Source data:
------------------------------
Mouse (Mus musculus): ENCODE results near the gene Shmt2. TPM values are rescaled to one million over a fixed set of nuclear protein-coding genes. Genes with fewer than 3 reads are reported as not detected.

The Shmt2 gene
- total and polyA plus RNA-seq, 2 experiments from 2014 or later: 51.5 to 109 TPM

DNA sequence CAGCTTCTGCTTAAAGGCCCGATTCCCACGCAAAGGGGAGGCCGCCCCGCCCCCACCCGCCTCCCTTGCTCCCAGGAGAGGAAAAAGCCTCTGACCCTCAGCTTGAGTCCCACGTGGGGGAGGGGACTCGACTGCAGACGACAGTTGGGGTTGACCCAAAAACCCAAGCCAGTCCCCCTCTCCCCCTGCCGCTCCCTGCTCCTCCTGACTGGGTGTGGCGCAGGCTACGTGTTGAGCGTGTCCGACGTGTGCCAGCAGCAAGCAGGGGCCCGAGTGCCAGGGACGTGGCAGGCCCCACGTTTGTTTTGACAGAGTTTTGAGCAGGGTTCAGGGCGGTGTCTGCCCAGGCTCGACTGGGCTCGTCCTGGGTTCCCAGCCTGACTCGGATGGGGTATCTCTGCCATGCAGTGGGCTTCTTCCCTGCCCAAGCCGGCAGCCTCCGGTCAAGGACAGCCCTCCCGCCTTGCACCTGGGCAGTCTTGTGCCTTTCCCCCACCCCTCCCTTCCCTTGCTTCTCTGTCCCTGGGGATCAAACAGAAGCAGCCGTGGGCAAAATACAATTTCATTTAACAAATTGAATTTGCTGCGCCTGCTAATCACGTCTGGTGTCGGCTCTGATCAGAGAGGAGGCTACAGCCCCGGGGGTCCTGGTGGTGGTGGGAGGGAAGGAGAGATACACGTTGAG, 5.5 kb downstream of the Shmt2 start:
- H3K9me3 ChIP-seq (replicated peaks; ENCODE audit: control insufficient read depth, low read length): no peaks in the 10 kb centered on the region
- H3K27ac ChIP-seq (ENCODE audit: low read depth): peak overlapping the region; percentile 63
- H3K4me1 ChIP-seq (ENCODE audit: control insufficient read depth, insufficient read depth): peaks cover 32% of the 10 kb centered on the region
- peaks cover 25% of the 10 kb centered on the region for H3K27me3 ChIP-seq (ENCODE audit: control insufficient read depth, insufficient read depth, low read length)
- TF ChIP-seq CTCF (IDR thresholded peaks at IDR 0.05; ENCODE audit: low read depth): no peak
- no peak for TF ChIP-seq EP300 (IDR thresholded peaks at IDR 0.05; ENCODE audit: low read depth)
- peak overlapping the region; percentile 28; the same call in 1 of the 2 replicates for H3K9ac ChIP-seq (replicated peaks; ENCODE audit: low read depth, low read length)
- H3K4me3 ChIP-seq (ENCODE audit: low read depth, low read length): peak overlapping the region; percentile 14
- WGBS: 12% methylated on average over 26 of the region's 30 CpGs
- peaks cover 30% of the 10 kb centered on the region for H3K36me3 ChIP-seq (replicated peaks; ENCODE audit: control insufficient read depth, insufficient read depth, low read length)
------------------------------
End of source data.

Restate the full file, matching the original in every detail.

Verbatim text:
Mouse (Mus musculus): ENCODE results near the gene Shmt2. TPM values are rescaled to one million over a fixed set of nuclear protein-coding genes. Genes with fewer than 3 reads are reported as not detected.

The Shmt2 gene
- total and polyA plus RNA-seq, 2 experiments from 2014 or later: 51.5 to 109 TPM

DNA sequence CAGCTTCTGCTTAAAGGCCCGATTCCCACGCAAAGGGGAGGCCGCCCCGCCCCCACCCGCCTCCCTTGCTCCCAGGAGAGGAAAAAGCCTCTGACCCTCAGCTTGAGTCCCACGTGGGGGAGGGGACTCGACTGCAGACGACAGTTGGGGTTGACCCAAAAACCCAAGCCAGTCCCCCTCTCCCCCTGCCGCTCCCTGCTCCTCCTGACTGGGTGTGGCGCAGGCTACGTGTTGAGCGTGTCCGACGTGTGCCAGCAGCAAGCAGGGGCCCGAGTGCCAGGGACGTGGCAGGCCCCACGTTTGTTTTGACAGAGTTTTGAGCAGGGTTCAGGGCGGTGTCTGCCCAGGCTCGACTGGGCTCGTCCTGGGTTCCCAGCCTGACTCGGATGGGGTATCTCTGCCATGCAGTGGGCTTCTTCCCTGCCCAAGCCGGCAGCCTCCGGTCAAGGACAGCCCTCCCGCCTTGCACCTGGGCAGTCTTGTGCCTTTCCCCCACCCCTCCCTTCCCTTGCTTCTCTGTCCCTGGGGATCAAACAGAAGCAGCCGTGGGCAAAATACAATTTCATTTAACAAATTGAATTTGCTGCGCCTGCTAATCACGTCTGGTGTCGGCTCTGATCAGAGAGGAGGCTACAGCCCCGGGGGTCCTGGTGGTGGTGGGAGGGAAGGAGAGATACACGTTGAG, 5.5 kb downstream of the Shmt2 start:
- H3K9me3 ChIP-seq (replicated peaks; ENCODE audit: control insufficient read depth, low read length): no peaks in the 10 kb centered on the region
- H3K27ac ChIP-seq (ENCODE audit: low read depth): peak overlapping the region; percentile 63
- H3K4me1 ChIP-seq (ENCODE audit: control insufficient read depth, insufficient read depth): peaks cover 32% of the 10 kb centered on the region
- peaks cover 25% of the 10 kb centered on the region for H3K27me3 ChIP-seq (ENCODE audit: control insufficient read depth, insufficient read depth, low read length)
- TF ChIP-seq CTCF (IDR thresholded peaks at IDR 0.05; ENCODE audit: low read depth): no peak
- no peak for TF ChIP-seq EP300 (IDR thresholded peaks at IDR 0.05; ENCODE audit: low read depth)
- peak overlapping the region; percentile 28; the same call in 1 of the 2 replicates for H3K9ac ChIP-seq (replicated peaks; ENCODE audit: low read depth, low read length)
- H3K4me3 ChIP-seq (ENCODE audit: low read depth, low read length): peak overlapping the region; percentile 14
- WGBS: 12% methylated on average over 26 of the region's 30 CpGs
- peaks cover 30% of the 10 kb centered on the region for H3K36me3 ChIP-seq (replicated peaks; ENCODE audit: control insufficient read depth, insufficient read depth, low read length)